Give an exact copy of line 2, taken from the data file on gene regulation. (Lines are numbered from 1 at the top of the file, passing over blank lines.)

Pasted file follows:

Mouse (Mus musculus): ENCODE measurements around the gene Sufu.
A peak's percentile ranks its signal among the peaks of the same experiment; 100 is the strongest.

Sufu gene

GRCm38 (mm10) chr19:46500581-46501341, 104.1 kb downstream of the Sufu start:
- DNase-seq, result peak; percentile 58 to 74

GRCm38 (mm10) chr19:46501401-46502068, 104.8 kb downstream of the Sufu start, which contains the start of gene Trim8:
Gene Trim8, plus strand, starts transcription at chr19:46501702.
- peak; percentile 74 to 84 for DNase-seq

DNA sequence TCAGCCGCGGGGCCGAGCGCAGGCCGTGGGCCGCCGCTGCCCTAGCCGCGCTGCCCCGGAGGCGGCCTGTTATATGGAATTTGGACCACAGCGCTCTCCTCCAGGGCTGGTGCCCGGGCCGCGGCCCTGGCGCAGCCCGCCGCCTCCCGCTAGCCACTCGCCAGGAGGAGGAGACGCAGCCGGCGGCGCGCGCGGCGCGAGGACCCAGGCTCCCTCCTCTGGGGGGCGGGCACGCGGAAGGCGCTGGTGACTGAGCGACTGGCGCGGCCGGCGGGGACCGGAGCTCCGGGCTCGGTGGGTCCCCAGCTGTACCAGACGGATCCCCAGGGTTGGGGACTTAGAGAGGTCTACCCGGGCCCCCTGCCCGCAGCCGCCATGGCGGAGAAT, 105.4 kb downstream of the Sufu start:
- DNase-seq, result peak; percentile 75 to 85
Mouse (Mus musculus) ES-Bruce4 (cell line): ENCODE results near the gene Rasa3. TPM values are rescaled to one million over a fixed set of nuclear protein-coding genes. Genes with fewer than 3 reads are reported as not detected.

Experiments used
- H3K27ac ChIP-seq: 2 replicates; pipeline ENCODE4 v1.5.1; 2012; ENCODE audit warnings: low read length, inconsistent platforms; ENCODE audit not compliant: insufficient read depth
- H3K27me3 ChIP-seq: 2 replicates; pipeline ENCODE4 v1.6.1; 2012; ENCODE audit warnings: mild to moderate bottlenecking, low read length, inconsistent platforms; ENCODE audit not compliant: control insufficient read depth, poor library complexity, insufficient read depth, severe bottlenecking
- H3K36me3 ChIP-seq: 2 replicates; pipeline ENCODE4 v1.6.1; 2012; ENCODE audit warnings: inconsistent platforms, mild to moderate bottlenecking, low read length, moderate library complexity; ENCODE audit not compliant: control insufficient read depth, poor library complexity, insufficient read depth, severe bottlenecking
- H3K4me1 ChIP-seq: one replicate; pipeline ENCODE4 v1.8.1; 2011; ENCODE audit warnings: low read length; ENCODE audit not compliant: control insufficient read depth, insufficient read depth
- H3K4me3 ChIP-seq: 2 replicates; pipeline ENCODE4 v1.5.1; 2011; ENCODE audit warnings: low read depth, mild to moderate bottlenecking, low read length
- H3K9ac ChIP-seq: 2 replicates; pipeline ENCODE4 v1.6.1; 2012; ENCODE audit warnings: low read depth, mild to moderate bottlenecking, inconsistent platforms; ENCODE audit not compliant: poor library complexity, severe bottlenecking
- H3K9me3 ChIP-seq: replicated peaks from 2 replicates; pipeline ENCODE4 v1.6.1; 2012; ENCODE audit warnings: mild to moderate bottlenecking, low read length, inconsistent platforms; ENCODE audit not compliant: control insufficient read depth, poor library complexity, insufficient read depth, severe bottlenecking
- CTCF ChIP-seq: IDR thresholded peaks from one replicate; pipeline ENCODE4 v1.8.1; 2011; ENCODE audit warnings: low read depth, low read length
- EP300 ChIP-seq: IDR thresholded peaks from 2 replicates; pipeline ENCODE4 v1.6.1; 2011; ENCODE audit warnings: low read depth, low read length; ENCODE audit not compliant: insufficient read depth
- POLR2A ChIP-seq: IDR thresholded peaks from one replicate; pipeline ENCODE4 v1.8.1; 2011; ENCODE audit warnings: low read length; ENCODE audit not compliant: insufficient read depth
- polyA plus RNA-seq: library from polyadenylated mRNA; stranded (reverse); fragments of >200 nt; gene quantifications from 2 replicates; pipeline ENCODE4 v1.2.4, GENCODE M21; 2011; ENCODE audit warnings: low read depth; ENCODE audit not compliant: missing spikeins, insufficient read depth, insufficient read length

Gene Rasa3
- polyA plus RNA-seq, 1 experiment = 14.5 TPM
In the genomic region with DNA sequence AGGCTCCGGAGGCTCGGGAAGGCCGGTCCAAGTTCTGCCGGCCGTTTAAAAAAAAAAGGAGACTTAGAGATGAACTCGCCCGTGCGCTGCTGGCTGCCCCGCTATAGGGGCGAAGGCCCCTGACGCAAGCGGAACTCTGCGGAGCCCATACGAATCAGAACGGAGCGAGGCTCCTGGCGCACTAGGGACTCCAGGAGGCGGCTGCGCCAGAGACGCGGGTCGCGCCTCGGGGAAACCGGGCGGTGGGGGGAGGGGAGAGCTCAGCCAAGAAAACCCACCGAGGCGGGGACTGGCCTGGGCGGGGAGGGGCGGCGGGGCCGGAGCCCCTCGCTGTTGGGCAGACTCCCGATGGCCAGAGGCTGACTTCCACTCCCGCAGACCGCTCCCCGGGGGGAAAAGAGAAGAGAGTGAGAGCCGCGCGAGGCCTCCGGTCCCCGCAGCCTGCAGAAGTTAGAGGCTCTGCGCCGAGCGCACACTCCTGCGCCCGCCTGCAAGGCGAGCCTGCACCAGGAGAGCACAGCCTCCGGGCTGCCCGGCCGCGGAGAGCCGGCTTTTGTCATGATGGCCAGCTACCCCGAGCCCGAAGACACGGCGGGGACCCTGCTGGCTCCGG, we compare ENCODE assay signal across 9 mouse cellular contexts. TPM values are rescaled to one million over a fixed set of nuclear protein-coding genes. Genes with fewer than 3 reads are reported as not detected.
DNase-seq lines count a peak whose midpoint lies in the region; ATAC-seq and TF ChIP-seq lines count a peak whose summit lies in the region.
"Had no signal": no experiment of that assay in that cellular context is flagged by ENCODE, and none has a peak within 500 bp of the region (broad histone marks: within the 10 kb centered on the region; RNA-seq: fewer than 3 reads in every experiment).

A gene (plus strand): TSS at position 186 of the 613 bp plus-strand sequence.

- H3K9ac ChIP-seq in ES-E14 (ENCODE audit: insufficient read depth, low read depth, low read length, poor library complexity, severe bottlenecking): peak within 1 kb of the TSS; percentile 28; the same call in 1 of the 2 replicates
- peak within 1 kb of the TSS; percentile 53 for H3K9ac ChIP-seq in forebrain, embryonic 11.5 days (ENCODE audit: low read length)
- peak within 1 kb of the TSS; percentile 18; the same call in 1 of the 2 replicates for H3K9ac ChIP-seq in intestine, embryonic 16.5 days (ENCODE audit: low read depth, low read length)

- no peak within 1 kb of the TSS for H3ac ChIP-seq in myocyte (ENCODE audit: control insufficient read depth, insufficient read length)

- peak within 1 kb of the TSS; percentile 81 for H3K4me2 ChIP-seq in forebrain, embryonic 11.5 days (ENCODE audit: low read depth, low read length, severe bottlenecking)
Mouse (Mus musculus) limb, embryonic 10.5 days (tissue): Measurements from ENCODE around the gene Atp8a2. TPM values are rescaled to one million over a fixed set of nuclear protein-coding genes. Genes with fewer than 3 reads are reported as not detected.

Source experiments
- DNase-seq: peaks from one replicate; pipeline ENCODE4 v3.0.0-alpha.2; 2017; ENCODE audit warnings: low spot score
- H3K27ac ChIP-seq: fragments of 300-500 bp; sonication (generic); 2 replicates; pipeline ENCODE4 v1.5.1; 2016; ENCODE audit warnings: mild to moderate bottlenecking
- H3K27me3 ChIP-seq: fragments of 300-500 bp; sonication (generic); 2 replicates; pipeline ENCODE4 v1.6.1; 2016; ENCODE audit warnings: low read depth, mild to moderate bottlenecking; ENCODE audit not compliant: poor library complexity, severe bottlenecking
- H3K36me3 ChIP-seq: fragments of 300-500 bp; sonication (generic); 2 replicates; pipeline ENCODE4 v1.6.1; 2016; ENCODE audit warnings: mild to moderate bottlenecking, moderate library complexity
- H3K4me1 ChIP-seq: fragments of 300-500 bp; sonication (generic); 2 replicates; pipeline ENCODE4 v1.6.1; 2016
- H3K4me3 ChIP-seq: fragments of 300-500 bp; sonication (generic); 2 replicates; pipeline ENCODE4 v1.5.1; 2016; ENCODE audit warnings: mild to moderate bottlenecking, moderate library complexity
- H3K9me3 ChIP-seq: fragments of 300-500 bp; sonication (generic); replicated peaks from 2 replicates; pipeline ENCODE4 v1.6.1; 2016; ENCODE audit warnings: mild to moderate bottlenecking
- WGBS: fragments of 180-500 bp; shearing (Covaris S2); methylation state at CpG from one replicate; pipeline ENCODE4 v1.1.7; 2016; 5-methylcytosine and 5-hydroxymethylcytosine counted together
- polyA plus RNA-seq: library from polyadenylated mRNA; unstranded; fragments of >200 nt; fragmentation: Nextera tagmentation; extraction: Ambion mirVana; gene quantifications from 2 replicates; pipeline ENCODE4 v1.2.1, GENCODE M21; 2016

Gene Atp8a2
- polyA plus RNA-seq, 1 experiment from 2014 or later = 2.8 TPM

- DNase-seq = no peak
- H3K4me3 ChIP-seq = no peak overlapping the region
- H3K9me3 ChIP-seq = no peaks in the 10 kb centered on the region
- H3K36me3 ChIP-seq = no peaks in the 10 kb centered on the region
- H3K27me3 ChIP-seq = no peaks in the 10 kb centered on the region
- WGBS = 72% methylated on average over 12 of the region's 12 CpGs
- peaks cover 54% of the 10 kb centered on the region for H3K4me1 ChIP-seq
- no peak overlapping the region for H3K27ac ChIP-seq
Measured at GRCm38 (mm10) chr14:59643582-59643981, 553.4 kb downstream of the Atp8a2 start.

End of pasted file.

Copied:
A peak's percentile ranks its signal among the peaks of the same experiment; 100 is the strongest.